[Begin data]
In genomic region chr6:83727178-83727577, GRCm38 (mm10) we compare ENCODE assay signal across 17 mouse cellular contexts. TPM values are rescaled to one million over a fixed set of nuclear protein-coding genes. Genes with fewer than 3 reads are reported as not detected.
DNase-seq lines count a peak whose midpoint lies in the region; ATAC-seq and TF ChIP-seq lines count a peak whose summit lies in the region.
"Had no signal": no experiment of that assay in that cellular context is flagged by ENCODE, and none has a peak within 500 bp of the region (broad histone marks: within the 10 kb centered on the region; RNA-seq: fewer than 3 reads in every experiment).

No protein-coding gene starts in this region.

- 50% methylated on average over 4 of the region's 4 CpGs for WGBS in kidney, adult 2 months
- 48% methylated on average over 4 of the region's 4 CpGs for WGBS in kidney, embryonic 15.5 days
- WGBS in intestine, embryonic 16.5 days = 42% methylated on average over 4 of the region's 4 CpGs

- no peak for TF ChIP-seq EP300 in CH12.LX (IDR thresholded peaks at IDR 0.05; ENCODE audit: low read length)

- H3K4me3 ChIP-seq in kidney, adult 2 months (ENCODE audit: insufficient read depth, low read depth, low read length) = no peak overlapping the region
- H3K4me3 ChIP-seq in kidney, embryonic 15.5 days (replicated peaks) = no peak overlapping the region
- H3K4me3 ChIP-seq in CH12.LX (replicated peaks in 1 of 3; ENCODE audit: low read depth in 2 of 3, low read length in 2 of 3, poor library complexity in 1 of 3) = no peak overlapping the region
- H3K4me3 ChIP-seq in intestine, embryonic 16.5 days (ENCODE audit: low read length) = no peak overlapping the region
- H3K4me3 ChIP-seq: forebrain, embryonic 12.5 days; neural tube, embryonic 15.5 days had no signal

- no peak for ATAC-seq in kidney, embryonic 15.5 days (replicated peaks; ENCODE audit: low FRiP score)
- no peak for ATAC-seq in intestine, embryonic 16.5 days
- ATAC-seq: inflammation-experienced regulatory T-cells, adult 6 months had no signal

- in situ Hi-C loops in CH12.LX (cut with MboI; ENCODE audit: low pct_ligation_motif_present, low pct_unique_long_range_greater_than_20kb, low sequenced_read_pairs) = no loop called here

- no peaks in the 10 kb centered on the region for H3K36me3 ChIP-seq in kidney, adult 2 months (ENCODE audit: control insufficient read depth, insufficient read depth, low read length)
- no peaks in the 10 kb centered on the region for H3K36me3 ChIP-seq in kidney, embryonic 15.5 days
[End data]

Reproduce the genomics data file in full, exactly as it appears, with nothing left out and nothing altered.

In genomic region chr6:83727178-83727577, GRCm38 (mm10) we compare ENCODE assay signal across 17 mouse cellular contexts. TPM values are rescaled to one million over a fixed set of nuclear protein-coding genes. Genes with fewer than 3 reads are reported as not detected.
DNase-seq lines count a peak whose midpoint lies in the region; ATAC-seq and TF ChIP-seq lines count a peak whose summit lies in the region.
"Had no signal": no experiment of that assay in that cellular context is flagged by ENCODE, and none has a peak within 500 bp of the region (broad histone marks: within the 10 kb centered on the region; RNA-seq: fewer than 3 reads in every experiment).

No protein-coding gene starts in this region.

- 50% methylated on average over 4 of the region's 4 CpGs for WGBS in kidney, adult 2 months
- 48% methylated on average over 4 of the region's 4 CpGs for WGBS in kidney, embryonic 15.5 days
- WGBS in intestine, embryonic 16.5 days = 42% methylated on average over 4 of the region's 4 CpGs

- no peak for TF ChIP-seq EP300 in CH12.LX (IDR thresholded peaks at IDR 0.05; ENCODE audit: low read length)

- H3K4me3 ChIP-seq in kidney, adult 2 months (ENCODE audit: insufficient read depth, low read depth, low read length) = no peak overlapping the region
- H3K4me3 ChIP-seq in kidney, embryonic 15.5 days (replicated peaks) = no peak overlapping the region
- H3K4me3 ChIP-seq in CH12.LX (replicated peaks in 1 of 3; ENCODE audit: low read depth in 2 of 3, low read length in 2 of 3, poor library complexity in 1 of 3) = no peak overlapping the region
- H3K4me3 ChIP-seq in intestine, embryonic 16.5 days (ENCODE audit: low read length) = no peak overlapping the region
- H3K4me3 ChIP-seq: forebrain, embryonic 12.5 days; neural tube, embryonic 15.5 days had no signal

- no peak for ATAC-seq in kidney, embryonic 15.5 days (replicated peaks; ENCODE audit: low FRiP score)
- no peak for ATAC-seq in intestine, embryonic 16.5 days
- ATAC-seq: inflammation-experienced regulatory T-cells, adult 6 months had no signal

- in situ Hi-C loops in CH12.LX (cut with MboI; ENCODE audit: low pct_ligation_motif_present, low pct_unique_long_range_greater_than_20kb, low sequenced_read_pairs) = no loop called here

- no peaks in the 10 kb centered on the region for H3K36me3 ChIP-seq in kidney, adult 2 months (ENCODE audit: control insufficient read depth, insufficient read depth, low read length)
- no peaks in the 10 kb centered on the region for H3K36me3 ChIP-seq in kidney, embryonic 15.5 days